LLB Graduation Ceremony 2009 - University of Hong Kong
Speech of the Hon. Margaret Ng
Chairman, Dean, distinguished guests, ladies and gentlemen:
This is a happy occasion for all of us gathered here: parents who are proud of the achievement of their children, and graduates who are relieved that they have got through a major stage of their lives. You have worked very hard, and you have the right to celebrate today.
I am honoured to be permitted to share your pride and joy, and to say a few words to you on this important occasion.
I imagine that one thing very much in your mind is, what lies in the future for a law graduate? Of course, most of you will be going on to your PCLL course, or perhaps a Master’s degree in law, and eventually qualify as a solicitor or barrister. Some of you, undeterred by your taste of university life, will become law teachers and legal scholars. If this is your chosen path, I wish you every success and satisfaction. Life in the law is, from my own experience, a worthwhile and deeply satisfying one.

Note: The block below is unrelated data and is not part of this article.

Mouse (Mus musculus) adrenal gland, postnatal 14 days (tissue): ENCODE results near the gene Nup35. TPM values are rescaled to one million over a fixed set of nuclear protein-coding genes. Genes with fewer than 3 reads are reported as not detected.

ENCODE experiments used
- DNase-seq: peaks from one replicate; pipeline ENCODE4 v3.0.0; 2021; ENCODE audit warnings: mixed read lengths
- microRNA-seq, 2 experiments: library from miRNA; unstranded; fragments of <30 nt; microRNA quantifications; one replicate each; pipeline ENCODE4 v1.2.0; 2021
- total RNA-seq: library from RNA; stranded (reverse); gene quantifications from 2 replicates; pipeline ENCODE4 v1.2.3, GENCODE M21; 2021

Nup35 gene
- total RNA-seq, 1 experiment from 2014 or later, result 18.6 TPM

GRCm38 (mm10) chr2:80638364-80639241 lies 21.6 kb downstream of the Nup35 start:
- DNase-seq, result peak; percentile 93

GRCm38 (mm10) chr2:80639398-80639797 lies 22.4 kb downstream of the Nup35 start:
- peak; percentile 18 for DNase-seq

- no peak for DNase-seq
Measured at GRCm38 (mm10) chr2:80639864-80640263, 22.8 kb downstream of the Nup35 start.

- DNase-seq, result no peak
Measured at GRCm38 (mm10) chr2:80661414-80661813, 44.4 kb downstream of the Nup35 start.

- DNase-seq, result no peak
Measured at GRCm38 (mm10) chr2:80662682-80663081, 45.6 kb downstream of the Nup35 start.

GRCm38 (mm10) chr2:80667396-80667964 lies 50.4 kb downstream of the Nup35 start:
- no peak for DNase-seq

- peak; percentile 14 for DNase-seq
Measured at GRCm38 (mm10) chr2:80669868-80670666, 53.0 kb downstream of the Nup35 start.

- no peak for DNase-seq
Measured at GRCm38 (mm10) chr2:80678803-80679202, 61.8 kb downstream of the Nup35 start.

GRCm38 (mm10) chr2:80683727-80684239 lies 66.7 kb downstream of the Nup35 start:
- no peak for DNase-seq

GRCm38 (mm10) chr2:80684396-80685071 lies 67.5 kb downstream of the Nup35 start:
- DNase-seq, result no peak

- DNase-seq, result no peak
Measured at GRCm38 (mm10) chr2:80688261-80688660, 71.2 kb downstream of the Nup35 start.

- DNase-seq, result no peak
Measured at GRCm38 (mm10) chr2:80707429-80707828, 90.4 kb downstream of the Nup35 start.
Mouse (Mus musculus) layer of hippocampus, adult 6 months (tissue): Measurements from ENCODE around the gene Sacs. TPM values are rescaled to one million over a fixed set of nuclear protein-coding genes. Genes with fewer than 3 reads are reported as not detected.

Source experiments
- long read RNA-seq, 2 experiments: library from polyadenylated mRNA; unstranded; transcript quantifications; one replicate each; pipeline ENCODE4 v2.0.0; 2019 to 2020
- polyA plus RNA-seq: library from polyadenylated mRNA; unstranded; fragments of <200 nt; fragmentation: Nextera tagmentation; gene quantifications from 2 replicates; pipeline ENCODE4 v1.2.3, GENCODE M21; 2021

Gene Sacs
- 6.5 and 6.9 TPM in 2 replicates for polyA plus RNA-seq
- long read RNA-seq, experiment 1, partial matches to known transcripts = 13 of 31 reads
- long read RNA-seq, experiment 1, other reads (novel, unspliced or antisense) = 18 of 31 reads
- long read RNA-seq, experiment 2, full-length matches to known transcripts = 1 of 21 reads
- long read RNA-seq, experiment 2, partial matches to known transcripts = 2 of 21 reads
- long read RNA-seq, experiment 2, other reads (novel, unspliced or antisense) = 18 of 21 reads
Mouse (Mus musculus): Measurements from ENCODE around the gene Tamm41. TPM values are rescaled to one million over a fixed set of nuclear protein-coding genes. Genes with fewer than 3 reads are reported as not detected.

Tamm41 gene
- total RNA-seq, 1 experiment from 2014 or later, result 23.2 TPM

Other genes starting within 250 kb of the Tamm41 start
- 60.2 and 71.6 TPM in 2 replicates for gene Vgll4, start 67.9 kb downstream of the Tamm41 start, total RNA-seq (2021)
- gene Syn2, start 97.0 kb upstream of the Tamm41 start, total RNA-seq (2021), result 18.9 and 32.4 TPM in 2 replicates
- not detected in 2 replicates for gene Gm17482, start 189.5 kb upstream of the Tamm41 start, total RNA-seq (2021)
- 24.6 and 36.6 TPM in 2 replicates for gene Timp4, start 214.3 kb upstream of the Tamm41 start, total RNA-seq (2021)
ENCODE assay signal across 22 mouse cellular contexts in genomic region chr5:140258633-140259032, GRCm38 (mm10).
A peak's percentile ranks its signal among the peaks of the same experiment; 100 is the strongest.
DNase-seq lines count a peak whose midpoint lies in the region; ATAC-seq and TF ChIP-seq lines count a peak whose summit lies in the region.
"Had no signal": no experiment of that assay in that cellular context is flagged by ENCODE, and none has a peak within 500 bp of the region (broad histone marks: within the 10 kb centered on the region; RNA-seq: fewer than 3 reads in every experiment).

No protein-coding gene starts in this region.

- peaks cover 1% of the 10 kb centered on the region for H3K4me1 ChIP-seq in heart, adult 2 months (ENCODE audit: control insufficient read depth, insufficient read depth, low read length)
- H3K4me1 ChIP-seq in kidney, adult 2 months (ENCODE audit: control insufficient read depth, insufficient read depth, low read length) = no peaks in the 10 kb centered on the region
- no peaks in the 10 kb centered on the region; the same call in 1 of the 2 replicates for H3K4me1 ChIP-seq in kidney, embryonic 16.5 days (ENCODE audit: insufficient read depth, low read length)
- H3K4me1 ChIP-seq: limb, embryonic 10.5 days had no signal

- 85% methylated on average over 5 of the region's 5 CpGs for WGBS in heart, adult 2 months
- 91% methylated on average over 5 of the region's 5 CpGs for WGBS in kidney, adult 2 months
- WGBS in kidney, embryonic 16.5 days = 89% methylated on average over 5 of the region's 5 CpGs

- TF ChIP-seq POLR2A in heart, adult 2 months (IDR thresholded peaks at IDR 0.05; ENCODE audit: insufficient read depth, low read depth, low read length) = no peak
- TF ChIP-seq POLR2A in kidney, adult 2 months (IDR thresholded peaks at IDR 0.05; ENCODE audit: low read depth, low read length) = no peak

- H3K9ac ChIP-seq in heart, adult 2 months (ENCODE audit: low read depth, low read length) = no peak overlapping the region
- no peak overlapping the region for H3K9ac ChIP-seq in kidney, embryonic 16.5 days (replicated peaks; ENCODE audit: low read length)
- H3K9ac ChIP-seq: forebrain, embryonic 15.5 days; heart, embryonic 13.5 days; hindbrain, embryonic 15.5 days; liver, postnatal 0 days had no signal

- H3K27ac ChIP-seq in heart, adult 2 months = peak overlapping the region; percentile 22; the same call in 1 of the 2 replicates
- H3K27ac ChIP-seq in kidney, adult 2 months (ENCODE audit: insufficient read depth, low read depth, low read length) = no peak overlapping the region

But, on top of all that, I would like you to consider another calling – that of the lawyer in politics and public administration.
In Hong Kong, there is a kind of stigma about politics, as if it is just another name for “trouble-making” or “rabble rousing”, or, at any rate, not a respectable career or calling, quite contrary to the image of the lawyer, which is conservative, cautious, and supportive of the establishment. Law and Politics are kept in separate compartments, almost as if they are incompatible with each other. However, if you look around the world, you will be astonished to find that this attitude is unique to present-day Hong Kong. Historically, and in other parts of the world, the opposite is the case.